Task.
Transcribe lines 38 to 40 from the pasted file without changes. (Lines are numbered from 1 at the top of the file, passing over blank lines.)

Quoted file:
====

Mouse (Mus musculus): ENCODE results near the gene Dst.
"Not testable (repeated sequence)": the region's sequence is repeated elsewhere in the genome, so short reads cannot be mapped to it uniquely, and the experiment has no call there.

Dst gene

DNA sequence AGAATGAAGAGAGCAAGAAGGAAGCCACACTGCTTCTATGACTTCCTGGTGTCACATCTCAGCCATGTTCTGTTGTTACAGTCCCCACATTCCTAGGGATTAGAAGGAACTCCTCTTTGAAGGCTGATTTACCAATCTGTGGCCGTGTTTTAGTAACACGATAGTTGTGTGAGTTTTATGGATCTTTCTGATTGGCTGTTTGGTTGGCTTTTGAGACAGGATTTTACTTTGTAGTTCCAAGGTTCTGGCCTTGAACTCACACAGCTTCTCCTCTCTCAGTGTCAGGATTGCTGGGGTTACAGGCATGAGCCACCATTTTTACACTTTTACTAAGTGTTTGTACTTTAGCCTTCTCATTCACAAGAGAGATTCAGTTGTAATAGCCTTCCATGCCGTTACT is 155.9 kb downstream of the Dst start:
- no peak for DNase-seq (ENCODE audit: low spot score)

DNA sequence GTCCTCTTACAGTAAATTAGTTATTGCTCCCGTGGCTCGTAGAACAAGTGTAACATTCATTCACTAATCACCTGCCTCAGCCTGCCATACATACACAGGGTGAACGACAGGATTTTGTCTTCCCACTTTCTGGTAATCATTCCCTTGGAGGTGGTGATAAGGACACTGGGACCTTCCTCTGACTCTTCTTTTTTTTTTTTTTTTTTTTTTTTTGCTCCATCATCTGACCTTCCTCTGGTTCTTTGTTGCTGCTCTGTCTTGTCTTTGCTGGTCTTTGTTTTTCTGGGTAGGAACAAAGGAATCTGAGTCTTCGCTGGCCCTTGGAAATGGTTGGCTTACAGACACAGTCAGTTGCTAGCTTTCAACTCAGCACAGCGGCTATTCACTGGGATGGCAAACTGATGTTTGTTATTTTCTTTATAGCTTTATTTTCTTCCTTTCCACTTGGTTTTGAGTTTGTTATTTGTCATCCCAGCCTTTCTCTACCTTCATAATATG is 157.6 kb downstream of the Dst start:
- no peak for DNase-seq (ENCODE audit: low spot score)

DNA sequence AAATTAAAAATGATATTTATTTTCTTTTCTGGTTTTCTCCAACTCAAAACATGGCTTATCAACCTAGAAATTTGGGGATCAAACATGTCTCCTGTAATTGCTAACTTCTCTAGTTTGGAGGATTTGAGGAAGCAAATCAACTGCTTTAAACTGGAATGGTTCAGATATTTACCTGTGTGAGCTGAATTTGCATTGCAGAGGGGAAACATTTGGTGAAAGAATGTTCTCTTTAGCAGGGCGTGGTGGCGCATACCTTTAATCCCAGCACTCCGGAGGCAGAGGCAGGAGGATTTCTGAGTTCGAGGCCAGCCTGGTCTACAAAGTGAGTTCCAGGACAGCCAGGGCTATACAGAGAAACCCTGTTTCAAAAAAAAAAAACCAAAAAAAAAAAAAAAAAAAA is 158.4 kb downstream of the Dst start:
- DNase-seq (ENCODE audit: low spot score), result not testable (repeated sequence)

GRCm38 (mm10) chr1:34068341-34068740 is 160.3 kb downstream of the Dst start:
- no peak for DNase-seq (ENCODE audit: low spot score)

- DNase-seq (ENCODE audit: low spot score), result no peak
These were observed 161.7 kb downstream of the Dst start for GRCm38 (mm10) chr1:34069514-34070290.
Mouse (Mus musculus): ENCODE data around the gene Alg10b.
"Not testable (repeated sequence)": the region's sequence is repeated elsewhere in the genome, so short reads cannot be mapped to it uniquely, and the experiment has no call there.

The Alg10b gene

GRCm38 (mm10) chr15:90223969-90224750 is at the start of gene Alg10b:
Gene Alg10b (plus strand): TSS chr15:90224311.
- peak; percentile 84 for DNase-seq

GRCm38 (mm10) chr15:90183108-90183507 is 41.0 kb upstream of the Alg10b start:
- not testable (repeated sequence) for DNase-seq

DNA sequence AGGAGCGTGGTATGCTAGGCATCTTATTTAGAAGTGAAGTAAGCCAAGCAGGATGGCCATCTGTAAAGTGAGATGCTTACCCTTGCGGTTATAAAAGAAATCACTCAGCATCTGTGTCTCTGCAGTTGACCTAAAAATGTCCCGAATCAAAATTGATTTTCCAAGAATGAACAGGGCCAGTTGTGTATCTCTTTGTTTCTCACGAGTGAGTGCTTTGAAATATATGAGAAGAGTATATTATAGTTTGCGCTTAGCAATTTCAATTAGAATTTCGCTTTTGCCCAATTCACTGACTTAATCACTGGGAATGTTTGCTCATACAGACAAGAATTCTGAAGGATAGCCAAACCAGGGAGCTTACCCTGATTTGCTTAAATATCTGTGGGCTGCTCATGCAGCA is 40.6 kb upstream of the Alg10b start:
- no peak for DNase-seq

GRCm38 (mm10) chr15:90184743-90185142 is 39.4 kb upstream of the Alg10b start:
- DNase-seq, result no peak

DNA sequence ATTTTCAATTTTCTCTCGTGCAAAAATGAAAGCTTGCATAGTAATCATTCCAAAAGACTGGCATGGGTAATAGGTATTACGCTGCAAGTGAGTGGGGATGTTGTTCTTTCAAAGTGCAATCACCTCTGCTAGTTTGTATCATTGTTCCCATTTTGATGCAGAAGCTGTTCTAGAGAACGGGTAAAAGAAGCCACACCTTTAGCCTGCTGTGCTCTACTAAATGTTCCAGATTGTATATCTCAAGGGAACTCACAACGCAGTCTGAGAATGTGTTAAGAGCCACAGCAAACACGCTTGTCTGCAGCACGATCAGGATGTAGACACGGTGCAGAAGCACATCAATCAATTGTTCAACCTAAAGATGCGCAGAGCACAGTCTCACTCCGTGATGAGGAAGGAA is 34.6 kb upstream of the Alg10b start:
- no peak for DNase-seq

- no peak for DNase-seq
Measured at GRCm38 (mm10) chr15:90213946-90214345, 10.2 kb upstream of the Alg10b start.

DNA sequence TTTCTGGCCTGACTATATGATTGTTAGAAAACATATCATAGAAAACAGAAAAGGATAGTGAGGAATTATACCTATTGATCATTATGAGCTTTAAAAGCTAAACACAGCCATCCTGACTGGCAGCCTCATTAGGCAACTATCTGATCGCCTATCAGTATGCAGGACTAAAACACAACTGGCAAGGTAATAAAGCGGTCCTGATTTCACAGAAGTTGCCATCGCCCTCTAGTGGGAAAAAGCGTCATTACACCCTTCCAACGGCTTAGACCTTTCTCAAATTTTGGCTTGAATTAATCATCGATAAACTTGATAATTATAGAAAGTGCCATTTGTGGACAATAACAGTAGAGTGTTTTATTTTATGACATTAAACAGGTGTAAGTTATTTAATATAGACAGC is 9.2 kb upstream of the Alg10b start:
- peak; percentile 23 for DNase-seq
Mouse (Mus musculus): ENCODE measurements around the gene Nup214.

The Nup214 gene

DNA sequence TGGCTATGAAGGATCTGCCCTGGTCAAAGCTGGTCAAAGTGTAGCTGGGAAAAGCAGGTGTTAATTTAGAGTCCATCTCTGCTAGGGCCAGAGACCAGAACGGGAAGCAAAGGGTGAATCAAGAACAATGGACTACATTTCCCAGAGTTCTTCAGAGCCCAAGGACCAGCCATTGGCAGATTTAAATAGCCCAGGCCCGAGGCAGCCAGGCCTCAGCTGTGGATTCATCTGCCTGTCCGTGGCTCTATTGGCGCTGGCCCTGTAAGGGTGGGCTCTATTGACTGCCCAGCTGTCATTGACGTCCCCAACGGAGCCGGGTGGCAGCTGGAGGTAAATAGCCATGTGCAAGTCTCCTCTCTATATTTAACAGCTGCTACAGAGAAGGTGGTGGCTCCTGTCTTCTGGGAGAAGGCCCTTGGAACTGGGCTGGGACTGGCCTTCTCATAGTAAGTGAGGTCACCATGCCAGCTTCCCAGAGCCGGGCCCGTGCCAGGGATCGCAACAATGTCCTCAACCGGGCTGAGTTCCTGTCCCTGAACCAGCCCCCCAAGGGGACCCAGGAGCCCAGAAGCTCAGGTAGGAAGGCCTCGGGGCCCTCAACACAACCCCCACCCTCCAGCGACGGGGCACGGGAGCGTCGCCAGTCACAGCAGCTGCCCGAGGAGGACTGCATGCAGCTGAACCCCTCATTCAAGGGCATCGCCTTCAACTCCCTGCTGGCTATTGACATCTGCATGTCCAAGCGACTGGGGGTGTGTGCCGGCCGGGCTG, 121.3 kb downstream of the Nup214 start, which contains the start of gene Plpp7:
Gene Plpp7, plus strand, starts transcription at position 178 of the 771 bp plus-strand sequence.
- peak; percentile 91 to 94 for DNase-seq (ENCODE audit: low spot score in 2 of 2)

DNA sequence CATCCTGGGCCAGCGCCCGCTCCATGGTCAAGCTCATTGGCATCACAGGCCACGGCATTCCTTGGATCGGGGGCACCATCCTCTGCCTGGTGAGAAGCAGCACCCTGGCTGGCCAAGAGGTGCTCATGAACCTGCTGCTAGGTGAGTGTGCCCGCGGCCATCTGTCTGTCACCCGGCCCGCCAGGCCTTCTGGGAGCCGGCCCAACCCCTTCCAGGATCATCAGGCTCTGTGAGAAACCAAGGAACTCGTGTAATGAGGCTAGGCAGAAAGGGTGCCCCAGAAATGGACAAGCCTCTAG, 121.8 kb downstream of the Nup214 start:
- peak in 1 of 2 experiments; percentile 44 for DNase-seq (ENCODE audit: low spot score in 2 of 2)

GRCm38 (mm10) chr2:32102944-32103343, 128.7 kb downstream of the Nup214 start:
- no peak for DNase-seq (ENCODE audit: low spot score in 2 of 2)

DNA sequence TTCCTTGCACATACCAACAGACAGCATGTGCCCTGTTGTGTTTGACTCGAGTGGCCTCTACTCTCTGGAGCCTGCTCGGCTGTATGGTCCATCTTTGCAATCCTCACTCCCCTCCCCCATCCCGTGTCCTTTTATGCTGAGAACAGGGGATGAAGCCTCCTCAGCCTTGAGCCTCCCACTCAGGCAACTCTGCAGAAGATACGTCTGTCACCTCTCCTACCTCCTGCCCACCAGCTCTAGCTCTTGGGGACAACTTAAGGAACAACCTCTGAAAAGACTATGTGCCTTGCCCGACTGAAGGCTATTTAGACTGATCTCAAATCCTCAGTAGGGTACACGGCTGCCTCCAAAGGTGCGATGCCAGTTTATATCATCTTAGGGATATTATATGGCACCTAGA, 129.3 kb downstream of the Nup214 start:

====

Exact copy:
- peak in 1 of 2 experiments; percentile 44 for DNase-seq (ENCODE audit: low spot score in 2 of 2)

GRCm38 (mm10) chr2:32102944-32103343, 128.7 kb downstream of the Nup214 start:
- no peak for DNase-seq (ENCODE audit: low spot score in 2 of 2)